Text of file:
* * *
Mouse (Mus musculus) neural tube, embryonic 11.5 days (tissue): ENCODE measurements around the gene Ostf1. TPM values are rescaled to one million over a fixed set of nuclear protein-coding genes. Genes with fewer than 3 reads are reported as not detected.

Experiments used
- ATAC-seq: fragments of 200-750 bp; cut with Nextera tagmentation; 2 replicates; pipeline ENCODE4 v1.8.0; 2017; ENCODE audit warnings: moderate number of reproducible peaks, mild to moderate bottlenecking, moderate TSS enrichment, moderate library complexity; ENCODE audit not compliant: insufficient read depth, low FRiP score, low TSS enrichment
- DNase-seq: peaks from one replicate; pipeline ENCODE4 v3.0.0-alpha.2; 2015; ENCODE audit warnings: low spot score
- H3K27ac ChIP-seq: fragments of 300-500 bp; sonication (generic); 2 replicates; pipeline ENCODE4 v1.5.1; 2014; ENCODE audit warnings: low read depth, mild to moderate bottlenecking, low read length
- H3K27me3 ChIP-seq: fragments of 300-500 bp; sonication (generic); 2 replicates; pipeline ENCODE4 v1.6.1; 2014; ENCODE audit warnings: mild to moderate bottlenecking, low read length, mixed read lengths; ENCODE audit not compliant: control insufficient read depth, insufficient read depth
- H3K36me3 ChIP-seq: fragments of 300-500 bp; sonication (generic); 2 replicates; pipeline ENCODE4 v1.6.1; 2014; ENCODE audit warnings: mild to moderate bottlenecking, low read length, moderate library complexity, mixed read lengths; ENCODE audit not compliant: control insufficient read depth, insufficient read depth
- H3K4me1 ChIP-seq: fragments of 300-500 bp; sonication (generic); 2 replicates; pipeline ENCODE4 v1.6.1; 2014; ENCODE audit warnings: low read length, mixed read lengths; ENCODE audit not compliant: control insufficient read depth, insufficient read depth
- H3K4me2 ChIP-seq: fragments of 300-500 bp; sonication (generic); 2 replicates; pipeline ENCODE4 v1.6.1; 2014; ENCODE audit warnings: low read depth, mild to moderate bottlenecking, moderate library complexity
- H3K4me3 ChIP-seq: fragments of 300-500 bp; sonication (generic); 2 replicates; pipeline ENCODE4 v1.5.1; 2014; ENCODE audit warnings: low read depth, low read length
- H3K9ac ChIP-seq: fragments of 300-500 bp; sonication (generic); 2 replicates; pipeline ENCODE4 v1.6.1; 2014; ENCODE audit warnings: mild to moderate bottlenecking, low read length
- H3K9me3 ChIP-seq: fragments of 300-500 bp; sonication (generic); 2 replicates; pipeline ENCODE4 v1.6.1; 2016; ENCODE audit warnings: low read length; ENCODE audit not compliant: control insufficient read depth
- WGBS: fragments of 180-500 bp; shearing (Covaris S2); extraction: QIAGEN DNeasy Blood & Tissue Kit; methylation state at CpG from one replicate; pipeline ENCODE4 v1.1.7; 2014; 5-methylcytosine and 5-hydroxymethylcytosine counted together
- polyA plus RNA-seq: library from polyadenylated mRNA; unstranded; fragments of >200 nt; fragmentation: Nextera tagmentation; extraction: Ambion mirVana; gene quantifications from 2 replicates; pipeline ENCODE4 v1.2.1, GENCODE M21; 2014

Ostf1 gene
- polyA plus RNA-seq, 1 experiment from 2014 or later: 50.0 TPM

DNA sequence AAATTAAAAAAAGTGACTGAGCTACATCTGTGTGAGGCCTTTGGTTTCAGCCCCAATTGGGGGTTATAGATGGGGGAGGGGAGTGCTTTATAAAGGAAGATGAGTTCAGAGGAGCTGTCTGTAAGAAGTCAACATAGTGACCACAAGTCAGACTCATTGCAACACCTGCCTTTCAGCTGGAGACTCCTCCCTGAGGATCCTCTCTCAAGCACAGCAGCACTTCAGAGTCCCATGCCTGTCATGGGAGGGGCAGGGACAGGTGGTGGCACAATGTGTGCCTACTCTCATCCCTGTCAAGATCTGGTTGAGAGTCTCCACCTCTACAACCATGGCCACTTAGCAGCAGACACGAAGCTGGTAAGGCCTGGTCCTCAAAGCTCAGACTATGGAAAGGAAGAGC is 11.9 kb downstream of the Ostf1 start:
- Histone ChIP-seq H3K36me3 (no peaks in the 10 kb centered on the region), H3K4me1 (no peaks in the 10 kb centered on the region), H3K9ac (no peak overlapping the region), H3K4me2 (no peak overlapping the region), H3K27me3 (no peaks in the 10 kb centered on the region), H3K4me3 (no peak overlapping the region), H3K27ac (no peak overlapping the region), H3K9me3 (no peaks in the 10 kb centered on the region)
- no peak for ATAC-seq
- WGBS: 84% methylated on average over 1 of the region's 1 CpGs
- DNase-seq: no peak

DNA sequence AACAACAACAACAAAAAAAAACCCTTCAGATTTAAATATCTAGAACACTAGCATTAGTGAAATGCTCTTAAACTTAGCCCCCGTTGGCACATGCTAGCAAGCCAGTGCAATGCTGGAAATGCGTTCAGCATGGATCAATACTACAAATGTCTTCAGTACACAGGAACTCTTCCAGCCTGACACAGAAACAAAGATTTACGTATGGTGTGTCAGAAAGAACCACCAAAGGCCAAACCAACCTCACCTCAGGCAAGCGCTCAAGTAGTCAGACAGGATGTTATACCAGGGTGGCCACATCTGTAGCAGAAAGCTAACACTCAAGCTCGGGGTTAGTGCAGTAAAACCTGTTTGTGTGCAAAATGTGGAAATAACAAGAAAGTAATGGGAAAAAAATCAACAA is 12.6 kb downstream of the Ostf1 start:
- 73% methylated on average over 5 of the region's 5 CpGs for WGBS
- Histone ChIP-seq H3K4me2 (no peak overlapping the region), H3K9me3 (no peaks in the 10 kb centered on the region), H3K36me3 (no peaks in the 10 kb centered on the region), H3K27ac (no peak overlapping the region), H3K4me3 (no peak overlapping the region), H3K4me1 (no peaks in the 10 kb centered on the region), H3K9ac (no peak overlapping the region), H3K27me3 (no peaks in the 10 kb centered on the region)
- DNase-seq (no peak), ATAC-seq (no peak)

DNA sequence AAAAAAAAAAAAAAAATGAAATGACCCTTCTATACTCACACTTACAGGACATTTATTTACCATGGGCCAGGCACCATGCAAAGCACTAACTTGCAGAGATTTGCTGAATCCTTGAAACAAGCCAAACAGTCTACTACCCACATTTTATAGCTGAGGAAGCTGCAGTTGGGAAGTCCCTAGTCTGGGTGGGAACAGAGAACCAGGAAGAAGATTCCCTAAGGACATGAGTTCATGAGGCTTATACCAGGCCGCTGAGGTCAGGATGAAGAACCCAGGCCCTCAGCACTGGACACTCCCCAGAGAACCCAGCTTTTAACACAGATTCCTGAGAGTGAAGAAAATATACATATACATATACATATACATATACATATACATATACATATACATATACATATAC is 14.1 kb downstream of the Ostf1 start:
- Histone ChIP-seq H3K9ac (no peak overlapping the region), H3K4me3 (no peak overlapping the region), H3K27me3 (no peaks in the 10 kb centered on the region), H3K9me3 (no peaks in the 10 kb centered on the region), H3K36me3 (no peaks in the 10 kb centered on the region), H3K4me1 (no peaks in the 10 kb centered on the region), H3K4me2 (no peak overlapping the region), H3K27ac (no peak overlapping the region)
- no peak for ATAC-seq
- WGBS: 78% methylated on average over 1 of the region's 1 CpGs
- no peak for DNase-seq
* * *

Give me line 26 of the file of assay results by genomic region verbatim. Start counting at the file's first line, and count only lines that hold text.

DNA sequence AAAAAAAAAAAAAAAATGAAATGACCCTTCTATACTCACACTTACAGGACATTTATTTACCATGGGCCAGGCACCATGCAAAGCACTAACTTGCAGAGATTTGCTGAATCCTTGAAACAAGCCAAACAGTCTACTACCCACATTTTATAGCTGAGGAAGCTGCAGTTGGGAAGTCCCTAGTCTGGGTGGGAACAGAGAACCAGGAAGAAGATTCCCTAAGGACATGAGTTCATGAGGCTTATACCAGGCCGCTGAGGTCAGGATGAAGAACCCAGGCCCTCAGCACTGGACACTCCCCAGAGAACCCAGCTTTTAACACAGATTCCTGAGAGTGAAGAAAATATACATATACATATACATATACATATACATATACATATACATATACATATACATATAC is 14.1 kb downstream of the Ostf1 start: